What to listen for before mastering...
TIME-Make sure the elements of the song are in time with one another. The song will sound sloppy and from a listeners perspective will sound just bad no matter how good you get the tracks sounding by themselves. If a track was recorded in time with a click track/metronome we want to make sure that each track is in time with the metronome and also with each other. If something is out of time it should be rerecorded or corrected (if possible). It is possible to correct bad timing of an instrument without rerecording using certain tools inside your daw. But if possible always try to rerecord the audio, this is because some tools used in your daw will add a muffled or distorted sound after it has corrected the timing. If the song wasn't recorded to a click track again use your ears and ask yourself does this sound sloppy in any way, would this sound good if played over the radio? If its bad it should be rerecorded. Remember the master is only as good as the mix and the mix is only as good as the recording. Timing is huge in the overall sound of the mix. The engineer may say "well it sounds perfect" but the listener will say "I'm confused because that guitar sounds wrong and why did the drummer do that". Get the timing right before moving on with anything else.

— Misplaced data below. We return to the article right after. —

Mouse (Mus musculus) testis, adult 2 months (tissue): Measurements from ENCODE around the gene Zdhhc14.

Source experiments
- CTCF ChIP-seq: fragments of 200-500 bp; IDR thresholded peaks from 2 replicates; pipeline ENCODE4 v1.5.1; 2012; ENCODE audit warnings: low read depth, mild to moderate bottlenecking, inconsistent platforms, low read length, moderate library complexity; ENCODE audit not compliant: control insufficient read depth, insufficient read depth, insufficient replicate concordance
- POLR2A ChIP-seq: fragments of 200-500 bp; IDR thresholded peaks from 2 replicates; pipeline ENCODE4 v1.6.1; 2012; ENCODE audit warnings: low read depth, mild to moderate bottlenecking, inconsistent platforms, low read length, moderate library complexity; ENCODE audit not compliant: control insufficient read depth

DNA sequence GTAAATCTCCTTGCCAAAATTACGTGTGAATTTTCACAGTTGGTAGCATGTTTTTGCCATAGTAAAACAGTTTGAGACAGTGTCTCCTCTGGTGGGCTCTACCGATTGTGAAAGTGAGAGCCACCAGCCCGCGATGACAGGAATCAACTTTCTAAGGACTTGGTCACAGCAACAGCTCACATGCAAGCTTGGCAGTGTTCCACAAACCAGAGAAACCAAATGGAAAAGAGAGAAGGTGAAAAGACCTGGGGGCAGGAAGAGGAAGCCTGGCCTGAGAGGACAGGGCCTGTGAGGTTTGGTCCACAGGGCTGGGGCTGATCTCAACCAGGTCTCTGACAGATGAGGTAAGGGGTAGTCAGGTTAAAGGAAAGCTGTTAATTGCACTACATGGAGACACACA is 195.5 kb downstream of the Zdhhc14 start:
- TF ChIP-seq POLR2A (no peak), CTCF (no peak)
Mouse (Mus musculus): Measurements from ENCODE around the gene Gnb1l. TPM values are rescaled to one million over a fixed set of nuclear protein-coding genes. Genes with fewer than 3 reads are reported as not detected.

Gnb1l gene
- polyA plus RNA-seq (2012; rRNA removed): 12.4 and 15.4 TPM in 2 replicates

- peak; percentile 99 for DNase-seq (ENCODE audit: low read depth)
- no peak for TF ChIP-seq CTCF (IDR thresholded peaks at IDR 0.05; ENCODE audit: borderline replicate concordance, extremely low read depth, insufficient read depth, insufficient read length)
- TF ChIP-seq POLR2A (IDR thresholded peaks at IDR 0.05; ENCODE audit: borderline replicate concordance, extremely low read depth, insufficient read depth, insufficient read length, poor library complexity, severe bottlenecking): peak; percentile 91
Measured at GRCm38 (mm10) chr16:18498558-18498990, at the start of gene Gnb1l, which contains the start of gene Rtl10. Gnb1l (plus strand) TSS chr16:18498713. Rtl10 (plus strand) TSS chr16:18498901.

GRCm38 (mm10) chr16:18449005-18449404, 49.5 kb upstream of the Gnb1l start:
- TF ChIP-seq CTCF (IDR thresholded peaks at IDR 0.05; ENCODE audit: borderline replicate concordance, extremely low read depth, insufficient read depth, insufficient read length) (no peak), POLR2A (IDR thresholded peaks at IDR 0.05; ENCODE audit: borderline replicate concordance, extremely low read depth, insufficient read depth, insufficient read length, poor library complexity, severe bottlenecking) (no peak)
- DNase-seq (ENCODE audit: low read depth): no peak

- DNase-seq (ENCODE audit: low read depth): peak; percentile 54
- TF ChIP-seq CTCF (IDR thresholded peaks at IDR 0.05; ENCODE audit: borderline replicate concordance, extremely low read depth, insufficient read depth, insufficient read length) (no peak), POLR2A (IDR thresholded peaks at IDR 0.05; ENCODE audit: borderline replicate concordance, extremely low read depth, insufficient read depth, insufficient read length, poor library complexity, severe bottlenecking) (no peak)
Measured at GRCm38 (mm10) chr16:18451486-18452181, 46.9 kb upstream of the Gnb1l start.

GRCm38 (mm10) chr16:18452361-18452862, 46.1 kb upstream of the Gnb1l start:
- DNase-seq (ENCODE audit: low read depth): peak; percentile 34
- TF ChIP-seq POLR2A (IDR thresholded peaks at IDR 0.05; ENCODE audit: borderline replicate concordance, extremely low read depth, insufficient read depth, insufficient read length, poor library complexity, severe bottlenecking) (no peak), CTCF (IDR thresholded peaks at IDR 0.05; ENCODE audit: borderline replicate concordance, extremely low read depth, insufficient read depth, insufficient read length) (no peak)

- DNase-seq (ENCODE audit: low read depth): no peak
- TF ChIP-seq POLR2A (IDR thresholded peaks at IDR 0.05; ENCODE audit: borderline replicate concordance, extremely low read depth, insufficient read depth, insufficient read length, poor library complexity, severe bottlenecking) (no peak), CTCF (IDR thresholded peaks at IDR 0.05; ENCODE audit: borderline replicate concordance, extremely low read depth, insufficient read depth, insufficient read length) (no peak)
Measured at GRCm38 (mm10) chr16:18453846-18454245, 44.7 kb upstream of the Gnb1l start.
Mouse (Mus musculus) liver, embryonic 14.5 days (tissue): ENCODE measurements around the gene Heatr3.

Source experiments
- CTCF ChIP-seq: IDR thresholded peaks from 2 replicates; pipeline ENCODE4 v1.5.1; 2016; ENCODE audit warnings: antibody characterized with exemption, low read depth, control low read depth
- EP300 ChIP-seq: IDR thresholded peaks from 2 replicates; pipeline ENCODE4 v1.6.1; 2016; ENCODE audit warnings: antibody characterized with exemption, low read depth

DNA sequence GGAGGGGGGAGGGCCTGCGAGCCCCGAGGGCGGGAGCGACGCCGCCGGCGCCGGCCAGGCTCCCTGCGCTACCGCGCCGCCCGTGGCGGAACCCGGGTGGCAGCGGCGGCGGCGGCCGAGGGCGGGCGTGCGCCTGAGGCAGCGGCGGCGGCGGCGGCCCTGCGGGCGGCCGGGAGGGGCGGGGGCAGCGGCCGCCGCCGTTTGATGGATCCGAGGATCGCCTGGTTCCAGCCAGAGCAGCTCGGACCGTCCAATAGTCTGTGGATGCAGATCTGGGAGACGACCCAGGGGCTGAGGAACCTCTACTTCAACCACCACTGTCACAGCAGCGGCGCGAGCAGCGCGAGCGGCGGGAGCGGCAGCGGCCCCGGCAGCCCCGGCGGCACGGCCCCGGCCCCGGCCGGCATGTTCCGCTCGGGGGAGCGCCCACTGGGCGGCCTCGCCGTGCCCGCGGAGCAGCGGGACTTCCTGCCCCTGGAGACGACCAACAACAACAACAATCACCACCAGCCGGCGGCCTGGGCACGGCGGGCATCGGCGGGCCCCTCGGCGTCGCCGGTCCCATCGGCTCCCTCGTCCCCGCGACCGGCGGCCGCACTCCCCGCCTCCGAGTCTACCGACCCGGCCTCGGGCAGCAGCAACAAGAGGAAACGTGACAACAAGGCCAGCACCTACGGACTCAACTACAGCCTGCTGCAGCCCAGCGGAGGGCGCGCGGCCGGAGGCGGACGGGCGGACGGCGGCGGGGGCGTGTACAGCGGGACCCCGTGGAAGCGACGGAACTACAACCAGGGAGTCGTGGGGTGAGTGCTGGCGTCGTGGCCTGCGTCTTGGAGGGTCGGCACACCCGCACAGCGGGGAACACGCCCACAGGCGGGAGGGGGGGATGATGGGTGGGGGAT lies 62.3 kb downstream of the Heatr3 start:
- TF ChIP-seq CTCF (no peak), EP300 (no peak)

CORRECTIONS-We want to listen for audio clipping, popping, hissing, crackling, and background noise such as air conditioning fans, paper tussling from the vocalist, dogs barking or whatever. We must get those noises or distortion of the audio out. we want nothing but the instrument to be heard. It's easier to do it at this stage than in the later stages.
TONE-When listening to the song ask yourself, is there too much bass, are the cymbals to loud, are the guitars hurting my ears after awhile, are the Vocals muddy, and so on. We want to find out what tracks are fighting each other for the spotlight. Almost all musical instruments will have a broad range of frequencies from 20 hz to 20,000hz meaning and acoustic guitar can play usually anything from 100hz and up audibly but in a mix we don't really need that 100 hz as they are in-audable and the bass will take those frequencies. So in short the acoustic guitar will fight with the bass guitar in that frequency range. Now is this audible in a full mix, not really but it's happening and needs to be fixed. This same thing can happen in any frequency range between any instrument.
EQING-When eqing a track, start with anything that sounds out of place, such as guitars that begin to hurt your ears after a period of time. The 2khz range is a very ear popping sound so to speak. Cutting this frequency range(2khz-3khz) (not completely ) will greatly improve the listening ability of your mix. Another frequency to cut is the 500hz range which can be called the mud frequency. All This is called eq cutting. It is better to cut rather than boost. Instead of boosting for example the low end on a bass track, try cutting the mud . Doing so will bring out the bass that is already there while at the same time cutting some noise. When you boost a frequency you not only boost that frequency but also the noise in that frequency range. Boosting and cutting frequencies should be used appropriately . Always try cutting first before boosting a frequency.